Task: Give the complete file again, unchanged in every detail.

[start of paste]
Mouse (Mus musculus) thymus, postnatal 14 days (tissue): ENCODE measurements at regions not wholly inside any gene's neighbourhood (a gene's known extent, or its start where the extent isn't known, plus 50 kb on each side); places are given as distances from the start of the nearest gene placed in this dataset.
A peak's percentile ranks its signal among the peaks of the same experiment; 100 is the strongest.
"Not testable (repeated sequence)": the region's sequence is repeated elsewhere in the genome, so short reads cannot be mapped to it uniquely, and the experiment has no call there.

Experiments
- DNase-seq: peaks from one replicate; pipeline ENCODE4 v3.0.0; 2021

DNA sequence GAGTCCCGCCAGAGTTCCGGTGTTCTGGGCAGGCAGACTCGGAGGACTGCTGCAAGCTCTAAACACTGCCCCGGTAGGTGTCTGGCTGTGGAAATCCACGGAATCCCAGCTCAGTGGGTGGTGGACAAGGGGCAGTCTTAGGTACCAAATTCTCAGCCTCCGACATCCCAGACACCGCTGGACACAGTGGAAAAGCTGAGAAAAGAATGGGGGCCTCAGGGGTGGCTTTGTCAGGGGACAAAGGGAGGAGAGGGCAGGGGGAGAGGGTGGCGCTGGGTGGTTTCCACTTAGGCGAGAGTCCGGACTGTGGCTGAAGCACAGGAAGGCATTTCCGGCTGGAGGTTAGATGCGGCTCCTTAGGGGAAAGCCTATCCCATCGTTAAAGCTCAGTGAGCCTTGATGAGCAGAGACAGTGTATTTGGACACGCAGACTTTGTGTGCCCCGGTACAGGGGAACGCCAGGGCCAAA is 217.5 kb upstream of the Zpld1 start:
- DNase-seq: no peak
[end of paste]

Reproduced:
Mouse (Mus musculus) thymus, postnatal 14 days (tissue): ENCODE measurements at regions not wholly inside any gene's neighbourhood (a gene's known extent, or its start where the extent isn't known, plus 50 kb on each side); places are given as distances from the start of the nearest gene placed in this dataset.
A peak's percentile ranks its signal among the peaks of the same experiment; 100 is the strongest.
"Not testable (repeated sequence)": the region's sequence is repeated elsewhere in the genome, so short reads cannot be mapped to it uniquely, and the experiment has no call there.

Experiments
- DNase-seq: peaks from one replicate; pipeline ENCODE4 v3.0.0; 2021

DNA sequence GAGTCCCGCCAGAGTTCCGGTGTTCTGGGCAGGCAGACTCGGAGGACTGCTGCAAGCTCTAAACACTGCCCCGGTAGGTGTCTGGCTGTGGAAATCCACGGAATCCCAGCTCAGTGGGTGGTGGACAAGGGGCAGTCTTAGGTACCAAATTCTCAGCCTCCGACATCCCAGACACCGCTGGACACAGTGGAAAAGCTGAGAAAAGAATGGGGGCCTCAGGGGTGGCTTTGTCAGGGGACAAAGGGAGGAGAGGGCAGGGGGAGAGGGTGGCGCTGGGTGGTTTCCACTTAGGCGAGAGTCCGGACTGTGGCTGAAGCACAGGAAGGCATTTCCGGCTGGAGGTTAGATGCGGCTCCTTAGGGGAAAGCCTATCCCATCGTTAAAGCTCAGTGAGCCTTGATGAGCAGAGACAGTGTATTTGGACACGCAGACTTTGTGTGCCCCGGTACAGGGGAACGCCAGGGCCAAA is 217.5 kb upstream of the Zpld1 start:
- DNase-seq: no peak